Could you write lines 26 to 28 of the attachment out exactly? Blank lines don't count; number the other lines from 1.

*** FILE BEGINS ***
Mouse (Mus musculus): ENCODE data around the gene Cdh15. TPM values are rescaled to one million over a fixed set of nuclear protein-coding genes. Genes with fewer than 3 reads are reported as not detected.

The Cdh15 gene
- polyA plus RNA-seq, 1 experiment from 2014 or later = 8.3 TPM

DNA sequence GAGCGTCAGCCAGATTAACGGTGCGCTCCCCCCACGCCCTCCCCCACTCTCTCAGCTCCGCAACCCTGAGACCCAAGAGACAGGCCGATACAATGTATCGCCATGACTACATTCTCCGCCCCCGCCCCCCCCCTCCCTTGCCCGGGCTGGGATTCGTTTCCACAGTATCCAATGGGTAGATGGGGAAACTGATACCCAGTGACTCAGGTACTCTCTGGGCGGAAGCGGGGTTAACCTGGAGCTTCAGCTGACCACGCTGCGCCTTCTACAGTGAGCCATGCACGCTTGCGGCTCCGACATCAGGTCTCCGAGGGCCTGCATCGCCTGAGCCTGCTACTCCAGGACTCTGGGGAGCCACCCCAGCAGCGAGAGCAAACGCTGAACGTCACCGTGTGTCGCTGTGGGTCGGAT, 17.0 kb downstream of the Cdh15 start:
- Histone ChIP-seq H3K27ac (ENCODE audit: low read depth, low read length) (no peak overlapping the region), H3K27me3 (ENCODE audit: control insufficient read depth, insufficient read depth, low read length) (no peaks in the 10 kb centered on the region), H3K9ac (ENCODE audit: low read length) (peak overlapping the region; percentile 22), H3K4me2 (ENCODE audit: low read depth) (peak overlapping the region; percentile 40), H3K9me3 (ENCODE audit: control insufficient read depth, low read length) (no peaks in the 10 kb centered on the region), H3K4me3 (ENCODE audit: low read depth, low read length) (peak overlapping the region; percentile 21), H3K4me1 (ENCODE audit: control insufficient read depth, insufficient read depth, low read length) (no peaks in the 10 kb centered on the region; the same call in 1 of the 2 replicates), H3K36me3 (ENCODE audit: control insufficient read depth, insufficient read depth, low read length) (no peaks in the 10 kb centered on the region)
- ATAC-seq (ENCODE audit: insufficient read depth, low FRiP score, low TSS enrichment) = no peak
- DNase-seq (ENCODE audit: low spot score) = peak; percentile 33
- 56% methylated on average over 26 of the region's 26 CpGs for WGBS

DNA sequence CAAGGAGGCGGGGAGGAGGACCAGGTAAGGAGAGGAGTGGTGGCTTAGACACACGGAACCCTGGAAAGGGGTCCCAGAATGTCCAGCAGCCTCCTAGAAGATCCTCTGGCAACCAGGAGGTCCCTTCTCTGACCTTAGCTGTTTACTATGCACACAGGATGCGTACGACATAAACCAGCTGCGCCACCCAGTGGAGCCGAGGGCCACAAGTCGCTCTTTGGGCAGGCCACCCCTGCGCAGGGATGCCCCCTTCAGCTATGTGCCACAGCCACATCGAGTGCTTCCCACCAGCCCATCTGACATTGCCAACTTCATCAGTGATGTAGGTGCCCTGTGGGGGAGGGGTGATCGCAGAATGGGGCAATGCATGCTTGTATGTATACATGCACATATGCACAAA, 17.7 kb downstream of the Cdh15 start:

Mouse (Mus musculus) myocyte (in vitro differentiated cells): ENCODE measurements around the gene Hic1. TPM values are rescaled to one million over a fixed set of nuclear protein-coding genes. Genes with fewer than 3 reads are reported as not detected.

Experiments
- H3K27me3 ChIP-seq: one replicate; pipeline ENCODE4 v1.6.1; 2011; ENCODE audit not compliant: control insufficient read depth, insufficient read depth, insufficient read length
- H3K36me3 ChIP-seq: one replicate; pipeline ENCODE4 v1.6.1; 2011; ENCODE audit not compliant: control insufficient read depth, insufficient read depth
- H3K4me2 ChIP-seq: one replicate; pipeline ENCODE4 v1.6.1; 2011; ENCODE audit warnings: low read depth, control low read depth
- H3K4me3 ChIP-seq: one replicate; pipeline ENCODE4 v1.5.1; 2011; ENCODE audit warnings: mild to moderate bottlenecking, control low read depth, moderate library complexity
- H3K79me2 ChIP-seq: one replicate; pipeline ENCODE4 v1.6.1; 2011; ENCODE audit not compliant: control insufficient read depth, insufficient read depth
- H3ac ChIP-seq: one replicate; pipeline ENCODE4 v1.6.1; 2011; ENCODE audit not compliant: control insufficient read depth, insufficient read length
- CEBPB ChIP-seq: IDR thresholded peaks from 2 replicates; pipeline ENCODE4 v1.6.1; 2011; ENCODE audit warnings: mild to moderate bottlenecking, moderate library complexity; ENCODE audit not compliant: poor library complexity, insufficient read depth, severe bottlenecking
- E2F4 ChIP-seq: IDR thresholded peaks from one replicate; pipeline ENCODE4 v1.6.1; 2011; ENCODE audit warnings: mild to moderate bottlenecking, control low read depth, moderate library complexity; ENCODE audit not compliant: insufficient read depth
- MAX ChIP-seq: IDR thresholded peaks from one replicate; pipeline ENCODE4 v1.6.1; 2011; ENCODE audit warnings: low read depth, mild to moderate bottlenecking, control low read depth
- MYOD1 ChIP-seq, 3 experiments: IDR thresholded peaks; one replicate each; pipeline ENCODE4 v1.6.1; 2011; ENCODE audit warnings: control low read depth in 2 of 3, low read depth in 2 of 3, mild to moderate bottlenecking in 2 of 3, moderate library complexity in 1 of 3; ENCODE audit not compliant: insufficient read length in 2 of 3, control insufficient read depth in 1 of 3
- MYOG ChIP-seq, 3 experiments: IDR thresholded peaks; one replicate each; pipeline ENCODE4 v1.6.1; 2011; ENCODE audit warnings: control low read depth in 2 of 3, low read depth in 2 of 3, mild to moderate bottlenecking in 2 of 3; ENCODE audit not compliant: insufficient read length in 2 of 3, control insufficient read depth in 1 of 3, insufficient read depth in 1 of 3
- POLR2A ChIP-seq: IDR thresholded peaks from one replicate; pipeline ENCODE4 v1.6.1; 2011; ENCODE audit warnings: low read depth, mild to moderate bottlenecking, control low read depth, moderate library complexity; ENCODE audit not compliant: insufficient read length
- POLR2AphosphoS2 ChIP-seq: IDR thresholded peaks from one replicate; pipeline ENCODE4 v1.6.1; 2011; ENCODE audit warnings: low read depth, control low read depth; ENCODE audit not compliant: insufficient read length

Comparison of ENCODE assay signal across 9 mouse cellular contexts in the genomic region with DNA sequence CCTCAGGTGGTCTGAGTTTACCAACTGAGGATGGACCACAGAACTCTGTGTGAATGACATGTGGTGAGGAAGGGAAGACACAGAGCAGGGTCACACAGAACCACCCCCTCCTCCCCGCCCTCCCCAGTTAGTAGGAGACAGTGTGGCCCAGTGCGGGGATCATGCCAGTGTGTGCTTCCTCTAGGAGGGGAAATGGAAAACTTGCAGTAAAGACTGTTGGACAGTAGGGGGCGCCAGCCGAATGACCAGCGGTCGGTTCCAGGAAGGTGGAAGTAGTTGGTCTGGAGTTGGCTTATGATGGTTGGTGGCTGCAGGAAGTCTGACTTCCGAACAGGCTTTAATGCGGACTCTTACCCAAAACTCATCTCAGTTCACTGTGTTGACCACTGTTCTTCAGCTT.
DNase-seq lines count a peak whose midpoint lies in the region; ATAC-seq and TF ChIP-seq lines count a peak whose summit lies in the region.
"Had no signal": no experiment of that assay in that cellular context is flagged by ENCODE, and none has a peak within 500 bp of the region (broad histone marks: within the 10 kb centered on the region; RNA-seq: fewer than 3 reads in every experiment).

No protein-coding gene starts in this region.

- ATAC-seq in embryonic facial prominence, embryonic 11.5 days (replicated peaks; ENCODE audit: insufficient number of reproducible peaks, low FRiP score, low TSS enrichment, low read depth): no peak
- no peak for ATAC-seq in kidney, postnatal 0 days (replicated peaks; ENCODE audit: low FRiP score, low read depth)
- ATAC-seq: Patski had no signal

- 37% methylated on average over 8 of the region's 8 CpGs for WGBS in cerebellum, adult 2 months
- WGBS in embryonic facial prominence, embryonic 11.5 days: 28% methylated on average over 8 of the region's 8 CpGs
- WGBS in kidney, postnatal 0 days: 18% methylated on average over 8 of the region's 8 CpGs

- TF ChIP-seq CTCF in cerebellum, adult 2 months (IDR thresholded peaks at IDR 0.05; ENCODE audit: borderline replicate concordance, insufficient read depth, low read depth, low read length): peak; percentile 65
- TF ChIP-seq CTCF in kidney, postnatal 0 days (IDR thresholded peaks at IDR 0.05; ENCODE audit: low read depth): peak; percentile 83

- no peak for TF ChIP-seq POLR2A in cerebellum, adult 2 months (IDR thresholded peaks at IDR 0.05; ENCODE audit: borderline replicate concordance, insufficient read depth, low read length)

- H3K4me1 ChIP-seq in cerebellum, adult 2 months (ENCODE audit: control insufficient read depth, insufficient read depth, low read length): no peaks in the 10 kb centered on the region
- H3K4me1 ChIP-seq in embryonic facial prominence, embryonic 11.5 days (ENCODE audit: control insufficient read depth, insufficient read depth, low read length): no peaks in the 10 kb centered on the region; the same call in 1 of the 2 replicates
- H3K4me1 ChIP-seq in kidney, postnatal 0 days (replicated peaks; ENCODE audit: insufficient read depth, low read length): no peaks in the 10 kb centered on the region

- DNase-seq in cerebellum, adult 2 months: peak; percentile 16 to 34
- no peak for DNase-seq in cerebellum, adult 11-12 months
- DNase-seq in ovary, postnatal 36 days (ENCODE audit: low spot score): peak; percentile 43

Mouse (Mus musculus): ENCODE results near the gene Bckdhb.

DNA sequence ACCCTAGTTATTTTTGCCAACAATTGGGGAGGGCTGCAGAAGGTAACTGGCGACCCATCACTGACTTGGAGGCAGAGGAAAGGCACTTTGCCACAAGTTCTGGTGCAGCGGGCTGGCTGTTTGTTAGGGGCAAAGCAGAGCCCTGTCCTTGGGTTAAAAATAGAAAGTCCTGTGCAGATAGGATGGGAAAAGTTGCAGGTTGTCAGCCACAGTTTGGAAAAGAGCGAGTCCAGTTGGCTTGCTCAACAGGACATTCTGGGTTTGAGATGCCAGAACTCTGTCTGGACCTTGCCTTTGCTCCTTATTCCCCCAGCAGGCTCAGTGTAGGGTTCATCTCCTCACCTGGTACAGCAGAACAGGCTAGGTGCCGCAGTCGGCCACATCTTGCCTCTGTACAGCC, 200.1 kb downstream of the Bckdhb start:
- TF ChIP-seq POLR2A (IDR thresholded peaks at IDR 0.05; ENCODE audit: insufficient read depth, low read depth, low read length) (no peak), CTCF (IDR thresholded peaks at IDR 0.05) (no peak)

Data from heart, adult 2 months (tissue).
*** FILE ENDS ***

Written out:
DNase-seq lines count a peak whose midpoint lies in the region; ATAC-seq and TF ChIP-seq lines count a peak whose summit lies in the region.
"Had no signal": no experiment of that assay in that cellular context is flagged by ENCODE, and none has a peak within 500 bp of the region (broad histone marks: within the 10 kb centered on the region; RNA-seq: fewer than 3 reads in every experiment).

No protein-coding gene starts in this region.